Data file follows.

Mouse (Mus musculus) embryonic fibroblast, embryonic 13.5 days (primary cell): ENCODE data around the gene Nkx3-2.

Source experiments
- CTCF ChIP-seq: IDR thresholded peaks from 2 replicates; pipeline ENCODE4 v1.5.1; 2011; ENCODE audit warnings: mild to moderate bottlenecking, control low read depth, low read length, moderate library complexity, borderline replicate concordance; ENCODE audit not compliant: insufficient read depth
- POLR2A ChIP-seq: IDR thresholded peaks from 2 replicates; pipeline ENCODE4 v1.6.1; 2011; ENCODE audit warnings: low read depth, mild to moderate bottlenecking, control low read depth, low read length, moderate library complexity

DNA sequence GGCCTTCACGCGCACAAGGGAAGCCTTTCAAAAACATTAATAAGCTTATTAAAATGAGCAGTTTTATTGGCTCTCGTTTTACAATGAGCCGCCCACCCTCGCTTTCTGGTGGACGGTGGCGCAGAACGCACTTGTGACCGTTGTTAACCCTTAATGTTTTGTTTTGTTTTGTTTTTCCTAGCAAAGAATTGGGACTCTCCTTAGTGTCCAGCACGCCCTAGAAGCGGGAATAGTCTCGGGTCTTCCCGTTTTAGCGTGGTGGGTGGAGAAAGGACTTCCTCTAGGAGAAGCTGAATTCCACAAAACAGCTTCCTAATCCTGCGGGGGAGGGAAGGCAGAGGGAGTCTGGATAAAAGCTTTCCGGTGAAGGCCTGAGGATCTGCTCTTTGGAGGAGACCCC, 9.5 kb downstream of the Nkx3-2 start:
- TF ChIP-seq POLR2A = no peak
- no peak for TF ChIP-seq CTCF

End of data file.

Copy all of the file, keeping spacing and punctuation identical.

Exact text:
Mouse (Mus musculus) embryonic fibroblast, embryonic 13.5 days (primary cell): ENCODE data around the gene Nkx3-2.

Source experiments
- CTCF ChIP-seq: IDR thresholded peaks from 2 replicates; pipeline ENCODE4 v1.5.1; 2011; ENCODE audit warnings: mild to moderate bottlenecking, control low read depth, low read length, moderate library complexity, borderline replicate concordance; ENCODE audit not compliant: insufficient read depth
- POLR2A ChIP-seq: IDR thresholded peaks from 2 replicates; pipeline ENCODE4 v1.6.1; 2011; ENCODE audit warnings: low read depth, mild to moderate bottlenecking, control low read depth, low read length, moderate library complexity

DNA sequence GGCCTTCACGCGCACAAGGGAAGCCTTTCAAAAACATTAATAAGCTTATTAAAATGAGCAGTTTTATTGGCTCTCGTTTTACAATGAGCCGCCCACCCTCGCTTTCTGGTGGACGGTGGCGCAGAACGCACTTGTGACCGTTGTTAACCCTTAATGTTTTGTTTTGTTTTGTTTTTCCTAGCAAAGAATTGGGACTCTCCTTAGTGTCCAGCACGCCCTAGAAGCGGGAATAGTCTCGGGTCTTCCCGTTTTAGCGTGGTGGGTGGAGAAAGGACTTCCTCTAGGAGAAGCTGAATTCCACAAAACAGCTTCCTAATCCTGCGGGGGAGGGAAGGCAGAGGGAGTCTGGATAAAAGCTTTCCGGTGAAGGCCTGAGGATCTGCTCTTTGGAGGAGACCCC, 9.5 kb downstream of the Nkx3-2 start:
- TF ChIP-seq POLR2A = no peak
- no peak for TF ChIP-seq CTCF